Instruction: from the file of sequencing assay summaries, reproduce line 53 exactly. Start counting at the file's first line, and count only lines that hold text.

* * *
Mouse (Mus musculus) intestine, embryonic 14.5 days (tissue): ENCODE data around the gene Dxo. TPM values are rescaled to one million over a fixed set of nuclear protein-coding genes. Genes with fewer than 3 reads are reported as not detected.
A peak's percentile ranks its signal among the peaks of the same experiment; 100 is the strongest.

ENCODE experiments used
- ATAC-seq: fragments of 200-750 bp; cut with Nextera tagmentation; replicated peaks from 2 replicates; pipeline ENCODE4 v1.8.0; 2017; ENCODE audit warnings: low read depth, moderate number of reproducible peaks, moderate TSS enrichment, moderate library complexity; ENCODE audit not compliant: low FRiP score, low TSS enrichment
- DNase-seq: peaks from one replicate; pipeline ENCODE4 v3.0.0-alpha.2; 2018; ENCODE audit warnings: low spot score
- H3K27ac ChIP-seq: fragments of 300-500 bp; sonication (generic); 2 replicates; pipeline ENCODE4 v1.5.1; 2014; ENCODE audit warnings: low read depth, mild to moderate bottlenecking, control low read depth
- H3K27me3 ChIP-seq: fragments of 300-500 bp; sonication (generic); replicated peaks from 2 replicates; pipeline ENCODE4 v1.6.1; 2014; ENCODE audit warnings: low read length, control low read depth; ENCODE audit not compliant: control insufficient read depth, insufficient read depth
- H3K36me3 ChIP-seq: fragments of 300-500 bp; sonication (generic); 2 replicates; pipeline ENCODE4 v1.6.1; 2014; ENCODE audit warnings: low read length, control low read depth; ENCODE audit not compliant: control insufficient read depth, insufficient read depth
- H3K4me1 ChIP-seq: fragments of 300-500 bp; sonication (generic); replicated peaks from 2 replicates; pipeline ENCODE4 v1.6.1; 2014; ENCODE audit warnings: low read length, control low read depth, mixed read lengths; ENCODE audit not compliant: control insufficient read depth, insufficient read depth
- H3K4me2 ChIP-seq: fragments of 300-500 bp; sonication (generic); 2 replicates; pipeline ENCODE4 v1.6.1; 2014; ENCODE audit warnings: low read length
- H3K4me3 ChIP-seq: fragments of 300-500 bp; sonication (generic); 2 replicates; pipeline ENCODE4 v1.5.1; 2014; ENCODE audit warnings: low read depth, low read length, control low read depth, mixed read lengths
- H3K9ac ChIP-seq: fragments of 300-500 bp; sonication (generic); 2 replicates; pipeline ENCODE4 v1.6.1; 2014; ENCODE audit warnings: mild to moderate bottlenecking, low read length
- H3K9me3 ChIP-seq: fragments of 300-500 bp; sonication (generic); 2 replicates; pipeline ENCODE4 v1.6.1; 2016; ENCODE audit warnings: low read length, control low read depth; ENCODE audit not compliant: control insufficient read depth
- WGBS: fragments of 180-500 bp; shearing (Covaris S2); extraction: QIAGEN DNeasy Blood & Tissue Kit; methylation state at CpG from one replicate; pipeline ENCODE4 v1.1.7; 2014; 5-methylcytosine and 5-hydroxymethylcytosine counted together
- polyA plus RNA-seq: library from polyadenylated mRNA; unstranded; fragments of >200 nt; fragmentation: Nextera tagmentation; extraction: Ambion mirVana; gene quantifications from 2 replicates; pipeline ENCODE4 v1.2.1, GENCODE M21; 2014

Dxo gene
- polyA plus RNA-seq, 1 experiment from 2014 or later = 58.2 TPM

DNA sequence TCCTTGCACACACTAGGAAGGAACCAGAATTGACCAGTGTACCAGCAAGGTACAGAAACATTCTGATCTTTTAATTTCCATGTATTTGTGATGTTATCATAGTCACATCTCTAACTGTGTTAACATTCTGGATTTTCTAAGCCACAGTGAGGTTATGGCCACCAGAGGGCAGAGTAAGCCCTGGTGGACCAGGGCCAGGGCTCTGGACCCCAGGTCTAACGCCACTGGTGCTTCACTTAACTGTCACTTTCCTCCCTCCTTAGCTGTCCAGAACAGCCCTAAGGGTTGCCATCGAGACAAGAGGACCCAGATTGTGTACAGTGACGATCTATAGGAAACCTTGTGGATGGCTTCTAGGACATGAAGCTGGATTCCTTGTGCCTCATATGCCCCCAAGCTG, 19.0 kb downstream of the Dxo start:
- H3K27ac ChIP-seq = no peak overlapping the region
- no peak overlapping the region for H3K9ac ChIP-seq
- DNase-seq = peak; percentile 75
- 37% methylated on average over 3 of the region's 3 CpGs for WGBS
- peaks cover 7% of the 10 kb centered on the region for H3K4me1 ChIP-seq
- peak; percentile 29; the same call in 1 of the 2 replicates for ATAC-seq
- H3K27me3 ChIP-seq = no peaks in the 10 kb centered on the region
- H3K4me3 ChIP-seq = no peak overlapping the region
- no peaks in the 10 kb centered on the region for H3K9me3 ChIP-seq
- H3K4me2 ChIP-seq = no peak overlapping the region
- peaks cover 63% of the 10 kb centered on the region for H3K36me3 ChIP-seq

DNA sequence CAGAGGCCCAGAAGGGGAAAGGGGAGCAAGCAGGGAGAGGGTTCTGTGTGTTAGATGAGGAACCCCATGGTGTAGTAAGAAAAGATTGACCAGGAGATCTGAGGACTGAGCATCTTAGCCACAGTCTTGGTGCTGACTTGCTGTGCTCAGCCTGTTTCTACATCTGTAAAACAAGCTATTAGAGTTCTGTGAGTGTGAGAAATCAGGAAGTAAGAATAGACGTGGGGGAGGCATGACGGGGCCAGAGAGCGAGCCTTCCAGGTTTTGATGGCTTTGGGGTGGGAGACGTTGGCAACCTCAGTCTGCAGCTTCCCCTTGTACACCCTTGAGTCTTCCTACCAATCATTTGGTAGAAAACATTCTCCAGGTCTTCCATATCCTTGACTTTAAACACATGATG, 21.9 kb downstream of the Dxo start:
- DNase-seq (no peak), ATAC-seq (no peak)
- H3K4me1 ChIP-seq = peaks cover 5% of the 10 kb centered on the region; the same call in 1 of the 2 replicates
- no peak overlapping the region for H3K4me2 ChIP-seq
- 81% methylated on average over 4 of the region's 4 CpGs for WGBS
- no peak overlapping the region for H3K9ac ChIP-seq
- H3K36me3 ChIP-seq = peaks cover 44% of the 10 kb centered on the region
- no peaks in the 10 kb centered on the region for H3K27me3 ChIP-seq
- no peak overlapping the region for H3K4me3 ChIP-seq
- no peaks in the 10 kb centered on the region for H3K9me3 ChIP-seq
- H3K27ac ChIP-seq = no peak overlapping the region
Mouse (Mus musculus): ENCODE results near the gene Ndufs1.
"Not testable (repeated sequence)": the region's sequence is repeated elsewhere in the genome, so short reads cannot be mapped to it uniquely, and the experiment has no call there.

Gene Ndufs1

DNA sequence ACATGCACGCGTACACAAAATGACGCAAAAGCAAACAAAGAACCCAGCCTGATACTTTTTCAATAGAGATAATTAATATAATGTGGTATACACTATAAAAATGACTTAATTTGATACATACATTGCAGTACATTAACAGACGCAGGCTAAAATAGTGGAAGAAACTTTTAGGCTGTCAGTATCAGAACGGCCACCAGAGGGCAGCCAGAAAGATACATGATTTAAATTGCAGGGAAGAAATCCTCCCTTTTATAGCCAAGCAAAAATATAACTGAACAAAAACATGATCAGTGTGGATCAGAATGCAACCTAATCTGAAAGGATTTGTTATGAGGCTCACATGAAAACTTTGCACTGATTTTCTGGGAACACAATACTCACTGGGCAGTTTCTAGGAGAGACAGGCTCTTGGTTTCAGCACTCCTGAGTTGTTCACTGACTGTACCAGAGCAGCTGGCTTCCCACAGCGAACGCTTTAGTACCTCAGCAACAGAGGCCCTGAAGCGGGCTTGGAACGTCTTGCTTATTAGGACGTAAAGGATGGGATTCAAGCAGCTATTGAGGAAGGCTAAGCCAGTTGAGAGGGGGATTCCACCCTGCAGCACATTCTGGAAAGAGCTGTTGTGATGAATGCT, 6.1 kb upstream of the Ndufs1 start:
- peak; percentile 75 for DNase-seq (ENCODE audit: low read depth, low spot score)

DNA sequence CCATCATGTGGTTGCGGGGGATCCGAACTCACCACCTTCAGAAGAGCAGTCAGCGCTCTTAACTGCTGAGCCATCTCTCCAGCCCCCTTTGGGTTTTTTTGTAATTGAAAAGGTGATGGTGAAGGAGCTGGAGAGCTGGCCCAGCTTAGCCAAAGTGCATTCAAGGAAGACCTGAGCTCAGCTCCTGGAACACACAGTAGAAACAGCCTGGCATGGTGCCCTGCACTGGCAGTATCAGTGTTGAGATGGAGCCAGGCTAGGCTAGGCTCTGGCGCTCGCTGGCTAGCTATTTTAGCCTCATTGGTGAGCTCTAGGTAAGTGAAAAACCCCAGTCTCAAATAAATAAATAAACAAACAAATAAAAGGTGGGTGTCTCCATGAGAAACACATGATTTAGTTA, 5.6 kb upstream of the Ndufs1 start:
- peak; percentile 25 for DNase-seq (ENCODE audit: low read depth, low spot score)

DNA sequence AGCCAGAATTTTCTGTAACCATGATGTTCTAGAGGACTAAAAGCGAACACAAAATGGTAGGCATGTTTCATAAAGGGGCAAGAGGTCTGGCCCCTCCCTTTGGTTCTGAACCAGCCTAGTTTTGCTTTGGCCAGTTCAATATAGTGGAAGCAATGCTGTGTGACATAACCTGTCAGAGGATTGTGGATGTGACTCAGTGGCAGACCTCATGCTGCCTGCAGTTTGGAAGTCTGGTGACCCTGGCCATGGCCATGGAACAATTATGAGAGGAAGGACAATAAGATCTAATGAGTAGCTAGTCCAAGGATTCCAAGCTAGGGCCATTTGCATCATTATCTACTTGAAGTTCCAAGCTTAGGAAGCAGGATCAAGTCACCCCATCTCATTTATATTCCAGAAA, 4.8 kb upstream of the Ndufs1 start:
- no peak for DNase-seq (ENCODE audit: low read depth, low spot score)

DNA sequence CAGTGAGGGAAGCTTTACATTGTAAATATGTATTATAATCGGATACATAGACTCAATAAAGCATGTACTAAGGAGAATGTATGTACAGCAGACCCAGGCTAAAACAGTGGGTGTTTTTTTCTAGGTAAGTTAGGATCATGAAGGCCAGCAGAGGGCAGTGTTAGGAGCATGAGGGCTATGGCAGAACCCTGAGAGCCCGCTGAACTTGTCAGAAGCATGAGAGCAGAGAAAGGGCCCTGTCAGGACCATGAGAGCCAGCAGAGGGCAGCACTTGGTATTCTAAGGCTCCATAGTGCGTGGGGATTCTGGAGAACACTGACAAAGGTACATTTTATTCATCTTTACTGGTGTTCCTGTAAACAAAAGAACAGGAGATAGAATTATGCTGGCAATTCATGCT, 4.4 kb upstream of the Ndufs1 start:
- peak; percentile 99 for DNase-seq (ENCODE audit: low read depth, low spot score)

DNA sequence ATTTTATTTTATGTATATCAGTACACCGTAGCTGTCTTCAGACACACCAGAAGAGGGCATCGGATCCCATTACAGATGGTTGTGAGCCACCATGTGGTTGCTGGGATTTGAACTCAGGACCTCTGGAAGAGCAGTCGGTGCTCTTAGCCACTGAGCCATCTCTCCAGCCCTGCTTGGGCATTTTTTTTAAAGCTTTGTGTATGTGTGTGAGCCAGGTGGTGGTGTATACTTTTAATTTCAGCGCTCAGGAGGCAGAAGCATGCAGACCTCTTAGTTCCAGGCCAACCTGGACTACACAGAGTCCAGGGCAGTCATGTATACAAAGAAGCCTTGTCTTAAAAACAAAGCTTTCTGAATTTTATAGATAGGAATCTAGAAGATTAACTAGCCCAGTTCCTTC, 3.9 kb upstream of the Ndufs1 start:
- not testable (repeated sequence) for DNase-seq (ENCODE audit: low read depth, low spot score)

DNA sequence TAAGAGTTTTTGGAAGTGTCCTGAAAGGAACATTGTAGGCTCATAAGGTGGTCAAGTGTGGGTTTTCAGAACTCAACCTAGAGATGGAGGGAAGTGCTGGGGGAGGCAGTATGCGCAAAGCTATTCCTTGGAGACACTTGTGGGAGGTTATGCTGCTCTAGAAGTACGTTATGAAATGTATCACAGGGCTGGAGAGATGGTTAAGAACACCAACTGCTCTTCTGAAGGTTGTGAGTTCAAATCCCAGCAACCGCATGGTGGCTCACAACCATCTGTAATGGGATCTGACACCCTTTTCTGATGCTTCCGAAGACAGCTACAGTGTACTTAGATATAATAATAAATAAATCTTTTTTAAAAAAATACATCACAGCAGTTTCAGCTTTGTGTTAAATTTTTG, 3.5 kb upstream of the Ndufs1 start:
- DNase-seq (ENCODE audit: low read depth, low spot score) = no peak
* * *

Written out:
- not testable (repeated sequence) for DNase-seq (ENCODE audit: low read depth, low spot score)